As parents we are personal advocates for our children with medical staff during treatment.  Here's a reminder that the advocacy must continue during post-treatment care.

As we know, the current treatments for childhood cancers result in numerous, short- and long-term health effects for survivors.   The Childhood Cancer Survivorship Study has found that more than 95% of adult survivors of childhood cancer suffer from a chronic health condition by the age of 45, including pulmonary, hearing, cardiac and other problems related either to their cancer or the cancer treatment.  Data also shows that from 15 to 20% of the 5-year survivors (the "80%") experience what's called excess mortality--they will be killed by childhood cancer or effects of treatments.  

Post-treatment care from doctors that understand these problems is critical to the health and well-being of all childhood cancer survivors.  But are we doing a good job?  New survey data out today presents some disappointing responses from doctors about their experience during post-treatment care of childhood cancer survivors.   The paper, General Internists’ Preferences and Knowledge About the Care of Adu... and this article by The Oncology Report present some key stats:

  • 2 out of 3 doctors surveyed are "uncomfortable" caring for childhood cancer survivors
  • Only 1 in 10 of the doctors professed any knowledge of survivorship guidelines (www.survivorshipguidelines.org)
  • 3 out of 4 doctors never received a summary of treatment history
  • Only 1 in 10 understood that women exposed to chest radiation as children need annual mammography and breast MRI scans. More than 40 percent said they weren’t sure of the guidelines.
  • Just 15 percent knew that childhood chemotherapy patients need an echocardiogram every other year to check for heart problems. More than half said they would not proceed with further echocardiograms, and another 19 percent said they weren’t sure of the guidelines.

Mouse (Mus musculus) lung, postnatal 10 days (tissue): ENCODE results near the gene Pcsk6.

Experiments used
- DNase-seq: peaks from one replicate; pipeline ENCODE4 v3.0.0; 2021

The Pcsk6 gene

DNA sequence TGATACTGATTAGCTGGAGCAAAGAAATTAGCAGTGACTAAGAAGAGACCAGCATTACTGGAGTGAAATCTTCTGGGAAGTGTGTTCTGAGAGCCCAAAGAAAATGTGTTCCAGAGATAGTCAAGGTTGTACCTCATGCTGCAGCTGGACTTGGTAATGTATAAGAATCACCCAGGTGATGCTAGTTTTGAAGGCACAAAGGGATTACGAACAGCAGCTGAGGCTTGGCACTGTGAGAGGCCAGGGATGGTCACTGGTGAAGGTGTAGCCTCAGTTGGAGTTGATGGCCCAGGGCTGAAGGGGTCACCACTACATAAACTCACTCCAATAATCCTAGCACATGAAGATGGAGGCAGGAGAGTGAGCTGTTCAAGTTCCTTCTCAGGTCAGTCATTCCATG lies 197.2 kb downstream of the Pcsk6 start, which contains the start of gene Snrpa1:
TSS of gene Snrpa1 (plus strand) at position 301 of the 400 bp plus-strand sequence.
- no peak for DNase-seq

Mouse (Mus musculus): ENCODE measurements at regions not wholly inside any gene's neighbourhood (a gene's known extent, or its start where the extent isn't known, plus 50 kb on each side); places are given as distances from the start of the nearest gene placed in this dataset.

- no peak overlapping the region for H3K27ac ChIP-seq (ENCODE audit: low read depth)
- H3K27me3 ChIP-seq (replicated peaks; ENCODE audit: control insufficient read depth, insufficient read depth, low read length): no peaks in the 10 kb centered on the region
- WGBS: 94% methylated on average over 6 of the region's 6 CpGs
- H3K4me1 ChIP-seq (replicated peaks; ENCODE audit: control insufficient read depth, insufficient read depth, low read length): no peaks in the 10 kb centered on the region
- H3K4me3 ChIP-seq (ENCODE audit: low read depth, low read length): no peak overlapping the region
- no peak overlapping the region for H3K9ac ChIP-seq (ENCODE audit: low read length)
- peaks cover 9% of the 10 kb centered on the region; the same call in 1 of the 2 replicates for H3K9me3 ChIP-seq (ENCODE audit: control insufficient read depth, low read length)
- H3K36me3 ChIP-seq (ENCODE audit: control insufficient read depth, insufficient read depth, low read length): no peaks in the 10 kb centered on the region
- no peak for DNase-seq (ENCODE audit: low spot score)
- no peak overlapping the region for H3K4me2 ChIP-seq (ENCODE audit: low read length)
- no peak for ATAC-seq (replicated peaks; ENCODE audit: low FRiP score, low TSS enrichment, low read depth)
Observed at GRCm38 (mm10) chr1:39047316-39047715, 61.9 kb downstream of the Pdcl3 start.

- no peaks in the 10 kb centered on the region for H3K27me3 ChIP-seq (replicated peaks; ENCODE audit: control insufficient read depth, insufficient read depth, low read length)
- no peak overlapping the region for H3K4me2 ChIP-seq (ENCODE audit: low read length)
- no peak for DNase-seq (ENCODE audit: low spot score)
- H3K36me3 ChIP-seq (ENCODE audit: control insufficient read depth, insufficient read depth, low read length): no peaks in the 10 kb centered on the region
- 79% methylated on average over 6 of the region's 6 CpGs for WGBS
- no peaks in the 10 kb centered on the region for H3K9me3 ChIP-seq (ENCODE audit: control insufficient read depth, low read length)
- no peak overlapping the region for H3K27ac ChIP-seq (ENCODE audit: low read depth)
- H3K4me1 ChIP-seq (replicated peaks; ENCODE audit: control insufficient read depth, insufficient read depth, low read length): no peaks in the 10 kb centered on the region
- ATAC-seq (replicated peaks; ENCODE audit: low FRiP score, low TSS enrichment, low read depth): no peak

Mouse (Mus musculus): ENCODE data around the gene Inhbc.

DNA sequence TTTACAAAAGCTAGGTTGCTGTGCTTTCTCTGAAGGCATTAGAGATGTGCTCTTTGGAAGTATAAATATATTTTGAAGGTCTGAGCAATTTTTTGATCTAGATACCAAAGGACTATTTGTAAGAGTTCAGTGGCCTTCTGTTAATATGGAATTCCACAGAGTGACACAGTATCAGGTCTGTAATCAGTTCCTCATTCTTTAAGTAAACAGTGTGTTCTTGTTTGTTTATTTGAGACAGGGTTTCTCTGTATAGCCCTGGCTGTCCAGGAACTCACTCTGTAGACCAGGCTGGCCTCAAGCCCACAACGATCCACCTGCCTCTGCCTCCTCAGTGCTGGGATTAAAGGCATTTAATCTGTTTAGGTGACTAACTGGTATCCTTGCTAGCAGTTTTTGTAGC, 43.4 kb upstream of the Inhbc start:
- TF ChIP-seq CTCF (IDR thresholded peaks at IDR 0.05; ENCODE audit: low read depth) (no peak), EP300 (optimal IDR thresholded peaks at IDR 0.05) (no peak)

The paper concludes improvement in care is a shared responsibility.  More training is need in medical schools and residency.  There is an "urgent need for dissemination of information about late-effects and childhood cancer survivorship".  But, "It would be shortsighted to assert that the internist is solely responsible for long-term follow-up care of CCSs," they said, explaining that pediatric oncology teams should prepare patients for the transition to the adult health care setting by promoting self-management skills and providing information about the diagnosis, treatment exposures, and risk for late effects, and should ensure that patients can advocate for their own care needs throughout their lifetime.  In other words: patient (and parent) self-advocacy. "Patients should be able to say, 'This is what I had, this is what I've been told, this is what I need to follow,'" Dr. Jill Ginsberg, director of the Cancer Survivorship Program at the Children's Hospital of Philadelphia said. "As pediatric oncologists, we must teach our patients how to advocate for themselves."


The best quote we found came from co-author Dr. Tara Henderson, director of the Childhood Cancer Survivors Center at the University of Chicago Medicine Comer Children's Hospital, who in such an honest and telling statement, said:

"We've created this new chronic illness that patients don't even know they have. It's our shared responsibility to know how to care for them better".

We all need to work to the point where the prognosis for 100% of children diagnosed with cancer is to have a chronic but manageable disease: life.

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